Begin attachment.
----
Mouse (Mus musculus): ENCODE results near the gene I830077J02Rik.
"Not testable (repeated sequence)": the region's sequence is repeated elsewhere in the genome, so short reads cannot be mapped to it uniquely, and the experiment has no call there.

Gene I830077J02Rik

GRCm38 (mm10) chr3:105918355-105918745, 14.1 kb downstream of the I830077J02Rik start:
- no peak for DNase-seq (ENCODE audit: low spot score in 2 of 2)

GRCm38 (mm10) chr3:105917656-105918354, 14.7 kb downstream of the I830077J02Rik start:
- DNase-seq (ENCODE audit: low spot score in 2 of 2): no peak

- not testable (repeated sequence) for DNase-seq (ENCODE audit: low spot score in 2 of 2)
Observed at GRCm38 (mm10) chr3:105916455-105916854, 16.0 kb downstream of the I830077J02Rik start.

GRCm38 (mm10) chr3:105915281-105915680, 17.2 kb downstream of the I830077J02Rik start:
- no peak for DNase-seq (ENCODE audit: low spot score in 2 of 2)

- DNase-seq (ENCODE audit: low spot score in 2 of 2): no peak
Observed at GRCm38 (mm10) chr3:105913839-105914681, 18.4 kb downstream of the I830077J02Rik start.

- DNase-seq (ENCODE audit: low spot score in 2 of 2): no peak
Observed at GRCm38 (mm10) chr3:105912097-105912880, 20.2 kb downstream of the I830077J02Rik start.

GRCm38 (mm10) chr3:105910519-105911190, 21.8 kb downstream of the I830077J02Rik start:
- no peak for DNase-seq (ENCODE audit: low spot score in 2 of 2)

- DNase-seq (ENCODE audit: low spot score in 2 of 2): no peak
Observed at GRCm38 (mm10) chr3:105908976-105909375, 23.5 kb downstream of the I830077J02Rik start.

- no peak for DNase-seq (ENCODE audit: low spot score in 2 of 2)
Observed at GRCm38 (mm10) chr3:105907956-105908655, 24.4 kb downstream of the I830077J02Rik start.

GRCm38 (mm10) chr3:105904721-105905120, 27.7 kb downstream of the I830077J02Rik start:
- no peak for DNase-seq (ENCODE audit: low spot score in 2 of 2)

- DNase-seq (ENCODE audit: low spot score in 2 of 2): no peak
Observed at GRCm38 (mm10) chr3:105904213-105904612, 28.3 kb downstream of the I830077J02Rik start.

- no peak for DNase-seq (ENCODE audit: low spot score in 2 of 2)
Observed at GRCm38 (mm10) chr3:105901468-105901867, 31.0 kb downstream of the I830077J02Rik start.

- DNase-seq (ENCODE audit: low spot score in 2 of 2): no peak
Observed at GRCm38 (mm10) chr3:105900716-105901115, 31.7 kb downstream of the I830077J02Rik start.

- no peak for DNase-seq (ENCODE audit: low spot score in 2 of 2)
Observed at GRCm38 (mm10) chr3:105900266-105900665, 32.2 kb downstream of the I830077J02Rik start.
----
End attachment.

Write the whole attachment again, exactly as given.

Mouse (Mus musculus): ENCODE results near the gene I830077J02Rik.
"Not testable (repeated sequence)": the region's sequence is repeated elsewhere in the genome, so short reads cannot be mapped to it uniquely, and the experiment has no call there.

Gene I830077J02Rik

GRCm38 (mm10) chr3:105918355-105918745, 14.1 kb downstream of the I830077J02Rik start:
- no peak for DNase-seq (ENCODE audit: low spot score in 2 of 2)

GRCm38 (mm10) chr3:105917656-105918354, 14.7 kb downstream of the I830077J02Rik start:
- DNase-seq (ENCODE audit: low spot score in 2 of 2): no peak

- not testable (repeated sequence) for DNase-seq (ENCODE audit: low spot score in 2 of 2)
Observed at GRCm38 (mm10) chr3:105916455-105916854, 16.0 kb downstream of the I830077J02Rik start.

GRCm38 (mm10) chr3:105915281-105915680, 17.2 kb downstream of the I830077J02Rik start:
- no peak for DNase-seq (ENCODE audit: low spot score in 2 of 2)

- DNase-seq (ENCODE audit: low spot score in 2 of 2): no peak
Observed at GRCm38 (mm10) chr3:105913839-105914681, 18.4 kb downstream of the I830077J02Rik start.

- DNase-seq (ENCODE audit: low spot score in 2 of 2): no peak
Observed at GRCm38 (mm10) chr3:105912097-105912880, 20.2 kb downstream of the I830077J02Rik start.

GRCm38 (mm10) chr3:105910519-105911190, 21.8 kb downstream of the I830077J02Rik start:
- no peak for DNase-seq (ENCODE audit: low spot score in 2 of 2)

- DNase-seq (ENCODE audit: low spot score in 2 of 2): no peak
Observed at GRCm38 (mm10) chr3:105908976-105909375, 23.5 kb downstream of the I830077J02Rik start.

- no peak for DNase-seq (ENCODE audit: low spot score in 2 of 2)
Observed at GRCm38 (mm10) chr3:105907956-105908655, 24.4 kb downstream of the I830077J02Rik start.

GRCm38 (mm10) chr3:105904721-105905120, 27.7 kb downstream of the I830077J02Rik start:
- no peak for DNase-seq (ENCODE audit: low spot score in 2 of 2)

- DNase-seq (ENCODE audit: low spot score in 2 of 2): no peak
Observed at GRCm38 (mm10) chr3:105904213-105904612, 28.3 kb downstream of the I830077J02Rik start.

- no peak for DNase-seq (ENCODE audit: low spot score in 2 of 2)
Observed at GRCm38 (mm10) chr3:105901468-105901867, 31.0 kb downstream of the I830077J02Rik start.

- DNase-seq (ENCODE audit: low spot score in 2 of 2): no peak
Observed at GRCm38 (mm10) chr3:105900716-105901115, 31.7 kb downstream of the I830077J02Rik start.

- no peak for DNase-seq (ENCODE audit: low spot score in 2 of 2)
Observed at GRCm38 (mm10) chr3:105900266-105900665, 32.2 kb downstream of the I830077J02Rik start.